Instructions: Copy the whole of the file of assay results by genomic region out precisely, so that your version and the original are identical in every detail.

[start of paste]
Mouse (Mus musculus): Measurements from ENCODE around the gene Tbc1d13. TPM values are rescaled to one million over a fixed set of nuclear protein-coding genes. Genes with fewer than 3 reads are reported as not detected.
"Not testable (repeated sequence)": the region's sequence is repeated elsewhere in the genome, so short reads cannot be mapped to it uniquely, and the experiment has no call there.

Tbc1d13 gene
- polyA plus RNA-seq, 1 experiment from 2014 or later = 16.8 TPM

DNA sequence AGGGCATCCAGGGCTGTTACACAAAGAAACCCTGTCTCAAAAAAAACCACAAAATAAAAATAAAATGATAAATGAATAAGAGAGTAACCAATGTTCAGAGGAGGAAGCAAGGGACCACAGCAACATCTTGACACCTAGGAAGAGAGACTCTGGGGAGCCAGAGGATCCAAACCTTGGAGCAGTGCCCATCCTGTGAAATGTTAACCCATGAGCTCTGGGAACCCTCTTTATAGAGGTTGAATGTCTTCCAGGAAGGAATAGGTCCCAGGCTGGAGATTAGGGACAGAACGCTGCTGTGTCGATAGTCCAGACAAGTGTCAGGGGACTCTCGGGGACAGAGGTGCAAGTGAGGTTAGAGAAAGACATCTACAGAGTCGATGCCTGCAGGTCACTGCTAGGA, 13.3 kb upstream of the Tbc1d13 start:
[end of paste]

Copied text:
Mouse (Mus musculus): Measurements from ENCODE around the gene Tbc1d13. TPM values are rescaled to one million over a fixed set of nuclear protein-coding genes. Genes with fewer than 3 reads are reported as not detected.
"Not testable (repeated sequence)": the region's sequence is repeated elsewhere in the genome, so short reads cannot be mapped to it uniquely, and the experiment has no call there.

Tbc1d13 gene
- polyA plus RNA-seq, 1 experiment from 2014 or later = 16.8 TPM

DNA sequence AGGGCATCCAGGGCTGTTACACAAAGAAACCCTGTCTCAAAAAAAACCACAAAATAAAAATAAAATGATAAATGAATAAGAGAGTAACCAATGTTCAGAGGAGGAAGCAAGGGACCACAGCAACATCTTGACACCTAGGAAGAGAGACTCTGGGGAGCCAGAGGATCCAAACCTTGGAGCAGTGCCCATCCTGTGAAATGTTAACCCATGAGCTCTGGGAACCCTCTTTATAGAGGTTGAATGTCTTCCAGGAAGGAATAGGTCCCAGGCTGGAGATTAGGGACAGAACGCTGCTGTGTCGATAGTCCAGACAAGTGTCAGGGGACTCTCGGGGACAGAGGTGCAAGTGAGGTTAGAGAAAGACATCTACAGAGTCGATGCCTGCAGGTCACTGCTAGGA, 13.3 kb upstream of the Tbc1d13 start: